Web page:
Java Code:
    public static long a(long x, long y) {
    	if (y == 0) return 0;
    	if (x == 0) return 2*y;
    	if (y == 1) return 2;
    	return a(x-1, a(x, y-1));
    }
    (type int works just as well ...)

    kind regards,

    Jos
    cenosillicaphobia: the fear for an empty beer glass

  9. #9
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    I tried playing around with it to use BigIntegers instead of ints, it still caused stack overflows as well; I think I understand this function a bit more, however; the book asks to describe what functions of
    Java Code:
    A 0 n
    A 1 n 
    A 2 n
    can be thought of as mathematical equations. For 1, it seems like it is binary; A 1 10 produces 1024.

    I'd like to thank you for the suggestion to think of fibbonaci for the function i described above. I was able to solve it with
    Java Code:
    (define(f n)
      (define(f-iter a b c count)
          (if(= count 0)
              c
              ((+ a b c)a b(- count 1))))
      (f-iter(2 1 0 n)))
    I really appreciate you helping me out with this stuff; and sending me your rpl IDE jos. I got the reference material you have sent me but I haven't gotten to read much of it yet.

    I hope you won't mind if I ask for your help on some of the problems on SICP. Is a lot of the stuff in the book very heavily math based? My math skills aren't as good as I'd like, but I am willing to learn more as well.

  10. #10
    JosAH's Avatar
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    Quote Originally Posted by sunde887 View Post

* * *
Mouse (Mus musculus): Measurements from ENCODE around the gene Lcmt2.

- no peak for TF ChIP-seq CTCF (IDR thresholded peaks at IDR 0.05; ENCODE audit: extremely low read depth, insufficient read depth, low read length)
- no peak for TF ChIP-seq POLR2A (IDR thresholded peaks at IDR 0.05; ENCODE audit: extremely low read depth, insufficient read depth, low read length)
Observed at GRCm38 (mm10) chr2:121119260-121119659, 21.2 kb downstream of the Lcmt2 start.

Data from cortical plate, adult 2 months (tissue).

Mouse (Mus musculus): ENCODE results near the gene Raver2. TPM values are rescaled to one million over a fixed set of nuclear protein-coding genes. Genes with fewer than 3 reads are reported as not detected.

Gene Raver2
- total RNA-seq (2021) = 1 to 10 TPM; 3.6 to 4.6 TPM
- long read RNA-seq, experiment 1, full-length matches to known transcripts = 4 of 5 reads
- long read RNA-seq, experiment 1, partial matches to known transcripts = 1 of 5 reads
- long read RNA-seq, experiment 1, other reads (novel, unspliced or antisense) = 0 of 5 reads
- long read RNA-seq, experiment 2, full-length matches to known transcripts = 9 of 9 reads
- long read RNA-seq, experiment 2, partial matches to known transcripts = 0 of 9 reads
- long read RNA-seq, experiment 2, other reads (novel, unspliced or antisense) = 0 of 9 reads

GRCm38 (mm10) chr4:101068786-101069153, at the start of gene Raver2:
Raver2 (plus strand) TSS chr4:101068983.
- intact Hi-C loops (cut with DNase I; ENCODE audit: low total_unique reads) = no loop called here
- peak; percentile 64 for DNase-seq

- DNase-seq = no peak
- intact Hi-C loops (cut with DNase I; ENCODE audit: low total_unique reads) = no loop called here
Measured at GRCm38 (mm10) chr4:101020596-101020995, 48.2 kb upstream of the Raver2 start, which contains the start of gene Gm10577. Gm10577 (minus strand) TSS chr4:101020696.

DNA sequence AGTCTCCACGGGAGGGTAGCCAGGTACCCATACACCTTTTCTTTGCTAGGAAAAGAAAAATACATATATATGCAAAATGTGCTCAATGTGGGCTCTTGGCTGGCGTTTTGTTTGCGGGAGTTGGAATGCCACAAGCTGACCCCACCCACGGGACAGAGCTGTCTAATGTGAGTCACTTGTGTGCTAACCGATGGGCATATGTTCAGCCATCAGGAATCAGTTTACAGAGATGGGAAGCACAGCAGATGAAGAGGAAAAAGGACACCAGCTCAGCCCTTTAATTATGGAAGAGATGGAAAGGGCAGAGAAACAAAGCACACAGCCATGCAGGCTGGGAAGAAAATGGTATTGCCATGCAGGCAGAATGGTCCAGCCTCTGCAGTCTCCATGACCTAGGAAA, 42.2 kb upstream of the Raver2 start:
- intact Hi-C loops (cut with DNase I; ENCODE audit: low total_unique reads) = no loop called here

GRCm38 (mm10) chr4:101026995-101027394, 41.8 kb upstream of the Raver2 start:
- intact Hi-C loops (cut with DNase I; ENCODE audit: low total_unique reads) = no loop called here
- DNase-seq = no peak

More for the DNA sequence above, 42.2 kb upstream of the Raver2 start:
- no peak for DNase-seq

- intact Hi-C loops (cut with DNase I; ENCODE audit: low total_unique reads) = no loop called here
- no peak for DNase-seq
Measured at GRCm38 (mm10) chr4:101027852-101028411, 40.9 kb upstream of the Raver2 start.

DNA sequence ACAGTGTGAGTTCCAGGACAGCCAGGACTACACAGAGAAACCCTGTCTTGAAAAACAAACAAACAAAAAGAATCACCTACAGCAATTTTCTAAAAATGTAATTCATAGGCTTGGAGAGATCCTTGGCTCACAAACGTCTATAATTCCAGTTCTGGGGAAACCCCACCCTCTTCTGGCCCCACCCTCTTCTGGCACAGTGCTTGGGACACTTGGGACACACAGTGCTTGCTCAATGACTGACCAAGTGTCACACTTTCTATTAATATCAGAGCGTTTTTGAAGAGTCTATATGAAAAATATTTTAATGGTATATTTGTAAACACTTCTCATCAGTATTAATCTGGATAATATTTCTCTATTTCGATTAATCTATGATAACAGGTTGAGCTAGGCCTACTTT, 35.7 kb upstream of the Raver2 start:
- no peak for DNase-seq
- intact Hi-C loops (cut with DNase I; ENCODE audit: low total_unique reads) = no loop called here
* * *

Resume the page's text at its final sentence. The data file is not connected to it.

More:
I tried playing around with it to use BigIntegers instead of ints, it still caused stack overflows as well; I think I understand this function a bit more, however; the book asks to describe what functions of
    Java Code:
    A 0 n
    A 1 n 
    A 2 n
    can be thought of as mathematical equations. For 1, it seems like it is binary; A 1 10 produces 1024.

    I'd like to thank you for the suggestion to think of fibbonaci for the function i described above. I was able to solve it with
    Java Code:
    (define(f n)
      (define(f-iter a b c count)
          (if(= count 0)
              c
              ((+ a b c)a b(- count 1))))
      (f-iter(2 1 0 n)))
    I really appreciate you helping me out with this stuff; and sending me your rpl IDE jos. I got the reference material you have sent me but I haven't gotten to read much of it yet.

    I hope you won't mind if I ask for your help on some of the problems on SICP. Is a lot of the stuff in the book very heavily math based? My math skills aren't as good as I'd like, but I am willing to learn more as well.
    You're welcome of course and I don't mind; I like that theoretical fiddling; the math is just simple discrete math (i.e. no nasty differential equations or such ;-)

    About A(1, n); it equals A(0, A(1, n-1)) which is 2*A(1, n-1); So the recurrent relation is A(1, n) == 2*A(1, n-1); the sentinel value A(x, 1) == 1, so A(1, n) == 2^n. The value A(2, n) can be dissected similarly.

    kind regards,

    Jos
    cenosillicaphobia: the fear for an empty beer glass

  11. #11
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    At least this book will get me ready for discrete math when I go back to university.

  12. #12
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    Quote Originally Posted by sunde887 View Post
    At least this book will get me ready for discrete math when I go back to university.
    If you want some discrete mathematics, try to find the three volume "The Art Of Computer Programming" by Donald Knuth; they are a must read: Donald Knuth proves everything in those books; very fundamental stuff.

    kind regards,

    Jos

    ps. I think nowadays those three bibles can more easily be found in antique shops; "XXX for dummies in 21 days" seems to be more populair nowadays (which is a pity imho)
    cenosillicaphobia: the fear for an empty beer glass